Financial Planning 101

Having a solid financial plan isn't as hard as you might think. Here are a few basic ideas to get you started.

Develop a financial reserve

Being prepared for unexpected expenses can help relieve financial anxiety. Ideally, you should aim to set aside 4 to 6 months of living expenses. Make it easy by setting up an automatic, recurring transfer to your savings account. The fund will grow, and you may not even miss what you save each month.

Get rid of high-interest-rate credit card debt

If you're carrying balances and paying interest on your credit card each month, try to cut down on your card use and pay more than the monthly minimum. Finding a different credit card with a lower interest rate can also greatly help the time it takes to pay off your balance.

Develop a household budget

Think of a budget as creating awareness of where your money is spent—not as a punishment. Understanding how you spend your money can help you see how to save it. Online banking tools make it easy to categorize and total monthly spending, and can even help you create and stick to budget goals.

Saving for retirement

Your retirement lifestyle depends on decisions you make before retiring. Take full advantage of your 401(k) or other workplace retirement plan. Participate in the plan by contributing as much as you can—try to get to any available employer match. Also, consider contributions to a traditional or Roth IRA.

Be sensitive to taxes

No one likes to pay more income tax than necessary. Keep good records of potential deductions like mortgage interest, state and local taxes, charitable contributions, and certain medical expenses. You may also be able to take advantage of tax deferral or preferential tax treatments on your investments. Consider using tools like TurboTax® to make filing your taxes as quick, easy and accurate as possible.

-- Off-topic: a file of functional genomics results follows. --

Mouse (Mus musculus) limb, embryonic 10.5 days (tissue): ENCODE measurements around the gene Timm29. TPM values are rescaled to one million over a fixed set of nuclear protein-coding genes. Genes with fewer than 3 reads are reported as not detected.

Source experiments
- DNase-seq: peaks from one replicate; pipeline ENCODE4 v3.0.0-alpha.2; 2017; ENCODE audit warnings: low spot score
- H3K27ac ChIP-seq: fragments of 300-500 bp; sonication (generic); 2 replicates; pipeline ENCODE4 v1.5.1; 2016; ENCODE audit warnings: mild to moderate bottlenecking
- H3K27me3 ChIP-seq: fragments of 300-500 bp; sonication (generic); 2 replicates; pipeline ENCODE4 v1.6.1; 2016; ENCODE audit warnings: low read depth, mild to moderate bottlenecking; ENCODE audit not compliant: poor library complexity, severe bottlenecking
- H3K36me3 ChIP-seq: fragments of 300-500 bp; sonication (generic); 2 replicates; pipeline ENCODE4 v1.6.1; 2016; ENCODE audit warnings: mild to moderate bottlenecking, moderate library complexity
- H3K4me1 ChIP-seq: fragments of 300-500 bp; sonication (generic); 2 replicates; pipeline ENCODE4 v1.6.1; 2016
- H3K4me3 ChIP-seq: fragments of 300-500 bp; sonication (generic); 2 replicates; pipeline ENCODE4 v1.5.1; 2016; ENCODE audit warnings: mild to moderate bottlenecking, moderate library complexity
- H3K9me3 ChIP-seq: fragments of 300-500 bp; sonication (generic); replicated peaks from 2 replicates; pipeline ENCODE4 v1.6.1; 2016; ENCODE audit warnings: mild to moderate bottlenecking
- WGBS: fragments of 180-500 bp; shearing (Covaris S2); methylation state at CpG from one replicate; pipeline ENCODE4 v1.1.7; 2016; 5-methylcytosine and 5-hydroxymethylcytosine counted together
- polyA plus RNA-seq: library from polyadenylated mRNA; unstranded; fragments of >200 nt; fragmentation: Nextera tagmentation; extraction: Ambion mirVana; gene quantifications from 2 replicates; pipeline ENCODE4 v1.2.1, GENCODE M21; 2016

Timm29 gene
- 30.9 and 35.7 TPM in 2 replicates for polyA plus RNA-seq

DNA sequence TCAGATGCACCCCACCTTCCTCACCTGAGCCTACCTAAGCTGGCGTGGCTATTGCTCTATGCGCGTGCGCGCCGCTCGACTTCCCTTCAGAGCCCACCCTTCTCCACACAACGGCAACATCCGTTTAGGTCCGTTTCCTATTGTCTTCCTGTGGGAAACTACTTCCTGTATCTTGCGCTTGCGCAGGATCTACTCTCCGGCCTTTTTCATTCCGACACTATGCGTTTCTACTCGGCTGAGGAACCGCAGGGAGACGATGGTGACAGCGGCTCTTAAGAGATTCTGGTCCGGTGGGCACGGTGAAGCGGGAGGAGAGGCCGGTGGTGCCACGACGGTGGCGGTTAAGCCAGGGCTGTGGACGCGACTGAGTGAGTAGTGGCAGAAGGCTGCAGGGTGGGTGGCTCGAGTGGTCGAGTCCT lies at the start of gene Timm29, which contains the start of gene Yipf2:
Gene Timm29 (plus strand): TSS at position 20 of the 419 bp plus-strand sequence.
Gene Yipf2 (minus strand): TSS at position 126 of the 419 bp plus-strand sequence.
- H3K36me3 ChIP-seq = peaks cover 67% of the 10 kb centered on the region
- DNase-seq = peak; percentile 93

Have a sensible investment strategy

Start with a goal that divides your investments into equity, fixed income and cash investment categories based on the age you plan to retire and your risk tolerance. If you're younger and more comfortable with risk, placing a larger portion of your funds into equities may help you earn the higher returns that stocks have historically received. However, remember all investments involve risk, and past performance is no guarantee of future results.

Be adequately protected

Insurance provides protection against the unknown. Make sure your possessions, life and health are adequately insured. Review the deductibles and the coverage amounts to get the protection you need at the lowest cost. Consider an umbrella liability policy for additional coverage above what is provided in your homeowner and auto policies.

Take care of estate planning

A well-thought-out estate plan determines how your assets will be distributed and can reduce estate taxes. You should also designate a durable power of attorney to make financial or healthcare decisions, in the event you're incapable of making them yourself.

Organize your records

Having a system for handling expenses and keeping organized records saves time and reduces stress.

Interested in different investment options?

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